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Prinavin

Prinavin Naidu

2021 Intern

Prinavin Naidu’s fascination for nature was evident from an early age. He used to explore the woodland forests and grasslands of KwaDukuza in KwaZulu-Natal (KZN) trying to make sense of the interactions between plants and animals This curiosity led him to the University of KwaZulu-Natal, where he obtained his Bachelors and Honours degree in Biological Sciences and then on to Rhodes University for a Master’s in Botany.

As a Taxonomy Research intern at the South African National Biodiversity Institute (SANBI), based at the KwaZulu-Natal Herbarium, Prinavin continues the journey he started as a child. We asked him to take us along:

What are you passionate about?
I am passionate about preserving and conserving our indigenous fauna and flora. Its variety and variability make South Africa one of the world’s most cherished biodiversity hotspots, with many of the species found nowhere else in the world.

I am also passionate about being a strong voice for our threatened, rare and endangered species and the continued preservation of our indigenous knowledge.

What inspired your choice of study?
I grew up on a farm in Kearsney on the outskirts of KwaDukuza, a city formerly known as Stanger. I had a lot of adventures in my childhood. One of the activities I liked the most was to scout around the small woodlands and open grasslands surrounding the farm. These experiences inspired me to seek ways to understand the complex processes in nature and how the world we live in came to be. That’s how I chose to do my degrees in Biological Sciences and Botany.

What excites you about your internship?
I am delighted to wake up every morning and do what I love!
South Africa has about 20 000 known plant species, which makes up approximately 10% of all described species globally. Working on a few of these plants and learning how people use them brings me great joy in my internship.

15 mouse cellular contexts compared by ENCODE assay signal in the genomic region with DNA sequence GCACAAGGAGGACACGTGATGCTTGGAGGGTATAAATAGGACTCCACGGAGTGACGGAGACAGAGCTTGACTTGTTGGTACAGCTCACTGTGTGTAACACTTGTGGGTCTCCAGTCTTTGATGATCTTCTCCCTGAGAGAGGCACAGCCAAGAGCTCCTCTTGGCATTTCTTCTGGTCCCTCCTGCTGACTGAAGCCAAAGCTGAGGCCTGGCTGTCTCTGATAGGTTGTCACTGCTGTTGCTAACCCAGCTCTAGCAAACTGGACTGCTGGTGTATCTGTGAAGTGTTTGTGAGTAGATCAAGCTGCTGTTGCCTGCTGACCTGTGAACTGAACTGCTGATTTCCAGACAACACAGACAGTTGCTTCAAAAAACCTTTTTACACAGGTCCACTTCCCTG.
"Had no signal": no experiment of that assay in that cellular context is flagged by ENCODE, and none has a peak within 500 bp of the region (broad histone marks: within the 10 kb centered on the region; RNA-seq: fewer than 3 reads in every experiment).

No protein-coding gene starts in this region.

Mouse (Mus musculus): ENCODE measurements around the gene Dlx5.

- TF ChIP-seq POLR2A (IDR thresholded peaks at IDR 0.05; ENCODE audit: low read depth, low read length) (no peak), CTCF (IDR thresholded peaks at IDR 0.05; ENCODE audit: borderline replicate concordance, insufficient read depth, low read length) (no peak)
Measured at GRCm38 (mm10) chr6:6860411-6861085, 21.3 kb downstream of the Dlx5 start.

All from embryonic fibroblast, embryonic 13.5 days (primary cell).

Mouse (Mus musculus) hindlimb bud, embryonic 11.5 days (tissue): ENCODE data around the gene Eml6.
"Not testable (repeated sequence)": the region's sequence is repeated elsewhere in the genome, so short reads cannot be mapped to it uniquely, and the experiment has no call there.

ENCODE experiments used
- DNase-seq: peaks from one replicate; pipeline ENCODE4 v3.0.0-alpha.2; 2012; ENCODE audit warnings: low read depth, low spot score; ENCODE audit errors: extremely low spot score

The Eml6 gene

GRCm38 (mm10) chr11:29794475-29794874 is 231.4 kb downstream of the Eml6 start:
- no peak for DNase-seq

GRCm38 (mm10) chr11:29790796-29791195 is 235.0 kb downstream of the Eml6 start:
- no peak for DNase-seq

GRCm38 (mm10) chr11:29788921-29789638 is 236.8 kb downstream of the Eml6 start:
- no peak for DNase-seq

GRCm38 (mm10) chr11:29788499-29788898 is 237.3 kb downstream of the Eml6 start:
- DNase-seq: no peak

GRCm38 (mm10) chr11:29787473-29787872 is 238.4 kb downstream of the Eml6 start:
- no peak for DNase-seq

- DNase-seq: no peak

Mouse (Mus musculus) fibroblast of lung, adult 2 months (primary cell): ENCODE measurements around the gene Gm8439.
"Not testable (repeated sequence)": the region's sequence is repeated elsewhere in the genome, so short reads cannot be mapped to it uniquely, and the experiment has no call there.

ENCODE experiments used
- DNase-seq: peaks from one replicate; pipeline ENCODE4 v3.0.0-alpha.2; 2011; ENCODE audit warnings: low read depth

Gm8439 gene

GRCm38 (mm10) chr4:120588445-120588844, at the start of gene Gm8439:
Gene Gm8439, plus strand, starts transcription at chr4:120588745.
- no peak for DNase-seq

Furthermore, finding solutions that contribute to the conservation of local species is the best part of my research-focused role.

What are your expectations of this internship?
I wish to enhance and refine my existing skills while developing new ones to become more employable within the biodiversity sector. I also want to contribute to the growing pool of knowledge and expertise in this field.

When I complete the internship, I want to feel confident about my knowledge and new skills. I also want my work to impact and benefit the indigenous plant knowledge of both local and scientific communities.

What contribution do you hope to make towards a future in which people and nature thrive?
I wish to discover and describe new species of plants within South Africa and contribute to the body of knowledge in taxonomy.

Human capacity development, the transfer of green skills and knowledge, and the protection of local communities also form an important part of nature conservation and sustainability. I want to be a part of this too.

Who inspires you the most and why?
My parents inspire me because they have shown me that life is not about your beginnings but rather your destination. I am hopeful that my work and passion for nature conservation will also inspire my children one day.

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